Fall 2020 update and student feedback
Dear Concordia faculty and staff members,
I hope you are well and are looking forward to taking a break at some point this summer.
I write today to provide an update on our gradual reopening and preparations for the fall term, share largely positive feedback we’ve received from students on our transition to online this winter, and reiterate my deep gratitude for all your efforts during these difficult times.
Fall term preparations
Thanks to the hard work of so many of you, we’re well advanced in our planning for a fall term that will be taught largely online. We will offer flexible, in-person learning opportunities for students in some courses, principally those with labs and studios, while ensuring alternative options for other students who cannot, or choose not to, come to campus.
As physical distancing measures evolve, we are also exploring how we can creatively deploy outdoor spaces and ground-floor auditoria to hold some extra-curricular activities later this summer and fall that will give our students a taste of campus life.
Gradual re-opening update
The gradual re-opening of lab activities continues. By the end of this week, 150 labs supporting more than 600 researchers, staff and students will be open. We are still on target to open the majority of labs that require onsite access by the end of July. This is very welcome news – allowing researchers and graduate students to continue their work is integral to our mission.
While the majority of non-academic staff will continue to work remotely over the summer, we now anticipate being able to grant faculty access to their offices starting during the week of July 6 for the express purpose of preparing for the fall term.
Similarly, some library services, including access to physical collections through a contactless book pick-up service, electronic delivery of documents, and e-reserves will commence on Monday, July 6. Learn more about the available services.
As has been the case with re-starting our research activities, every phase of re-opening is a learning experience. Welcoming faculty back to campus will help us develop plans for the gradual return of administrative and services staff as the logical next step in our return-to-campus protocol.
Feedback from our students
Earlier this spring we surveyed our students about their experience of the transition to online delivery of courses during the winter 2020 term, the kinds of online class delivery that would best meet their needs, and the types of services and resources they will require to succeed in their online studies. More than 6,000 students took part in the survey.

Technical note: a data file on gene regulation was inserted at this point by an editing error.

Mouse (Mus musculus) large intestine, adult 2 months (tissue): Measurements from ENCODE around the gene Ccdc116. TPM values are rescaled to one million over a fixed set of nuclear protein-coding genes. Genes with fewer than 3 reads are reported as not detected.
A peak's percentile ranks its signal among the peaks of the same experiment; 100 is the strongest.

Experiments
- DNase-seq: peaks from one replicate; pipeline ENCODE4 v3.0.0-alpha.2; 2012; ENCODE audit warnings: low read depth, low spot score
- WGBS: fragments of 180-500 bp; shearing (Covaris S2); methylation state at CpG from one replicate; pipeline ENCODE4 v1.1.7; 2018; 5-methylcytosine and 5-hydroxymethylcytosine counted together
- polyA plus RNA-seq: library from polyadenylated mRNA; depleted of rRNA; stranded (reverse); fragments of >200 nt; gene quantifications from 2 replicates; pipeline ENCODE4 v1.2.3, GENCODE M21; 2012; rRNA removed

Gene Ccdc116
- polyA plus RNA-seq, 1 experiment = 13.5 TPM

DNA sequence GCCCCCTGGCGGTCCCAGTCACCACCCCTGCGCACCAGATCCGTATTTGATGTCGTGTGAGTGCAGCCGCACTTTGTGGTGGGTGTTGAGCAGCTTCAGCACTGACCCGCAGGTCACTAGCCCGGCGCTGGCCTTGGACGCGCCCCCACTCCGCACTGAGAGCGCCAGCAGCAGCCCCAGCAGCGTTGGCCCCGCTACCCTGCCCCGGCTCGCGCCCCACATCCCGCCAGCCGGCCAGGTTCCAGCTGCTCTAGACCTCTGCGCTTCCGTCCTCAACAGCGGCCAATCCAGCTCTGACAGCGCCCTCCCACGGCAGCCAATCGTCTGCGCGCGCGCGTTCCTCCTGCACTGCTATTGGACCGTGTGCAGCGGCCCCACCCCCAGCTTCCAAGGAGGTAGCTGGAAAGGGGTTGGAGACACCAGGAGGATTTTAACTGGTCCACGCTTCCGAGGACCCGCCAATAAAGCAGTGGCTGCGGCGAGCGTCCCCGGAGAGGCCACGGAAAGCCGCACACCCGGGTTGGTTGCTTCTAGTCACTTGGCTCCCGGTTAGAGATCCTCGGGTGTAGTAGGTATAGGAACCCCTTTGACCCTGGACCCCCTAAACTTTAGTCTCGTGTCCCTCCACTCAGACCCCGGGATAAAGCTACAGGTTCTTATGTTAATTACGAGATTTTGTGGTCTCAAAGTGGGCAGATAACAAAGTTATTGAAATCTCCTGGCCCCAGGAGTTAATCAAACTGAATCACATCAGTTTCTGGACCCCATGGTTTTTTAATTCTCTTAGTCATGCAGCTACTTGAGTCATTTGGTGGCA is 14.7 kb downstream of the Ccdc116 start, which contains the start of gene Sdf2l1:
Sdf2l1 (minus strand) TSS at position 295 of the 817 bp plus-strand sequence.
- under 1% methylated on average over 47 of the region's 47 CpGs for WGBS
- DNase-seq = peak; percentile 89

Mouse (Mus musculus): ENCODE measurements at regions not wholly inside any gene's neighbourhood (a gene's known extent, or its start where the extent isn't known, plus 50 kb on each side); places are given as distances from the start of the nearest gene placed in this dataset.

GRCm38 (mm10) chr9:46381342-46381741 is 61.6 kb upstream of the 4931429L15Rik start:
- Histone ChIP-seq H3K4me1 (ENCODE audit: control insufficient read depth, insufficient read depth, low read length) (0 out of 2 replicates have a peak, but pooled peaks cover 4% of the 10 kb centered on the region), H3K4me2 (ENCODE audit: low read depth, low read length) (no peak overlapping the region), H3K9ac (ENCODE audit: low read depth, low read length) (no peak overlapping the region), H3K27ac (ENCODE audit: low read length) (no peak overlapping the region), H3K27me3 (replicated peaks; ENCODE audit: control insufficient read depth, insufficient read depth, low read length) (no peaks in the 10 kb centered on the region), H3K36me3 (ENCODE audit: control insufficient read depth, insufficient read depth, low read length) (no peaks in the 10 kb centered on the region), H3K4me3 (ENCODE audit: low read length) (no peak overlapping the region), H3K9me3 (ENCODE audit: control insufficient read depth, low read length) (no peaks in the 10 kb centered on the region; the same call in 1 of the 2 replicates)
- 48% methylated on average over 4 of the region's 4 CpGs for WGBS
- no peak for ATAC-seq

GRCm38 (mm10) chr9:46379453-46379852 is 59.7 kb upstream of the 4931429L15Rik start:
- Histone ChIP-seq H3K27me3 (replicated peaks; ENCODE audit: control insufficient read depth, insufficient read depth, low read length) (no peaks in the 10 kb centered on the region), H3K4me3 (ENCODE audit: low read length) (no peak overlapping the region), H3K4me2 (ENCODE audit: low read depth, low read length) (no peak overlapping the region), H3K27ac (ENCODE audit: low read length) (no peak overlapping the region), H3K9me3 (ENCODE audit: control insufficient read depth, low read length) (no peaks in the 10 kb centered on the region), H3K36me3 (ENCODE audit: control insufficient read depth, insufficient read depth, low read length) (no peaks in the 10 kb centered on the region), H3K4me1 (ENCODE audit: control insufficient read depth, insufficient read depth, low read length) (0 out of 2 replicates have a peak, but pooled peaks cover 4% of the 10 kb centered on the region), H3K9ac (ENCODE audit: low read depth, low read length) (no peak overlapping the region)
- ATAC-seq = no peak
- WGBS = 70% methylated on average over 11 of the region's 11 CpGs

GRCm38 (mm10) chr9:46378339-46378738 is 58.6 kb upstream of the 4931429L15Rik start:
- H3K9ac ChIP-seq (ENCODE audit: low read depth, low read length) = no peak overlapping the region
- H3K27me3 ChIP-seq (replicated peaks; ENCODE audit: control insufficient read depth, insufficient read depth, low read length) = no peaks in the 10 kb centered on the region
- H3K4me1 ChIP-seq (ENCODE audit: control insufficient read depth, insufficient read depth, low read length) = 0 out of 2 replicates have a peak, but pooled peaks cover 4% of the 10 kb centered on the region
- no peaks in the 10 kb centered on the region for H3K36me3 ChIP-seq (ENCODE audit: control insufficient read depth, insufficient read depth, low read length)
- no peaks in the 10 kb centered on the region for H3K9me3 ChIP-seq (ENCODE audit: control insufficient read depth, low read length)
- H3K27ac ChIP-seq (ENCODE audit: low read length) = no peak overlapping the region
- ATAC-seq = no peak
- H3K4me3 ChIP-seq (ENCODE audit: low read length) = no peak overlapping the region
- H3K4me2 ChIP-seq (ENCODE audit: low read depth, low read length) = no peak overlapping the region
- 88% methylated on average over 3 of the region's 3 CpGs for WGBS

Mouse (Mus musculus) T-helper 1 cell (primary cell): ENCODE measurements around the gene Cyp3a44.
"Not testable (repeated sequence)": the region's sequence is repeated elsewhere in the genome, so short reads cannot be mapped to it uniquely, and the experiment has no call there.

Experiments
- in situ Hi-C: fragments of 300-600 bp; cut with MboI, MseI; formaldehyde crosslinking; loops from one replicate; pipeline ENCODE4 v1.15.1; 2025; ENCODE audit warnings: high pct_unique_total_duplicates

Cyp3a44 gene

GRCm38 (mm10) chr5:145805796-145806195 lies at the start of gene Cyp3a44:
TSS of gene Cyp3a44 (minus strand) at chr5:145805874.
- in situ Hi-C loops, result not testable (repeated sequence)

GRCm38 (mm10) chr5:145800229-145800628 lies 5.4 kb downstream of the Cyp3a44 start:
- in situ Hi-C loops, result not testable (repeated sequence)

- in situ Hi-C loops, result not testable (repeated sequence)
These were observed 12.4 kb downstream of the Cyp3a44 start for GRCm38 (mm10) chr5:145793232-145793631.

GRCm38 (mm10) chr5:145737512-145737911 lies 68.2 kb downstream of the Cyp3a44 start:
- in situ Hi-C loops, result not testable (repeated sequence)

The results are instructive and, in many respects, quite positive. Here’s a sampling:
- 91% of our students had some or all of their classes moved online in the winter 2020 term. A large majority report a positive experience – professors were understanding and prompt to respond to questions, students had enough time to complete assignments, and the online course platform was easy to navigate. That said, nearly one-third of students (31% undergraduate, 33% graduate) say they had insufficient time to complete exams. We also learned that expectations for class participation weren’t always clearly stated.
- In their online classes, students prefer: recorded lectures, videos to watch, and offline reading. Clearly, flexibility is extremely important to our students. Instructor access through online office hours and email is also important to students to improve their learning online.
- International students at both the undergraduate and graduate levels rate online services and resources as more important than domestic students do. They rank academic advising, IT support, financial aid and advice, tools to assist with time management, and counseling/mental health services as their priorities.
- Overall, a majority of students say they are satisfied with the university’s response to the COVID-19 pandemic, particularly with respect to its speed and the amount of information provided.
More student feedback: In a Canada-wide poll on COVID-19 and universities that Abacus Data conducted in June, more than three quarters of students said they believe online learning can be better, equal to or almost as good as in-person learning. Although we will always continue to celebrate the impact of high-quality face-to-face instruction, we cannot afford to ignore how much students value online education when it is well done.
With the fall semester merely two months away we know that some students are still considering taking a year off. But increasingly, it seems that many are also realizing that attending university this fall may be the smart option. It’s not just that job prospects and travel opportunities look bleak; more positively, many students are beginning to see that the fall term online will provide them with valuable additional skills for the new work environment.
We don’t know how long the pandemic will last, but it seems likely that the longer confinement measures are in place, the more remote-based learning and working will be needed. For these reasons and more, it’s crucial we get this ever-evolving transition to online learning right.
We’re very lucky to have an enviably strong and supportive community to help us. I have every confidence that, together, we will continue to do smart and innovative things to help our students succeed.
Thank you and be well,
President and Vice-Chancellor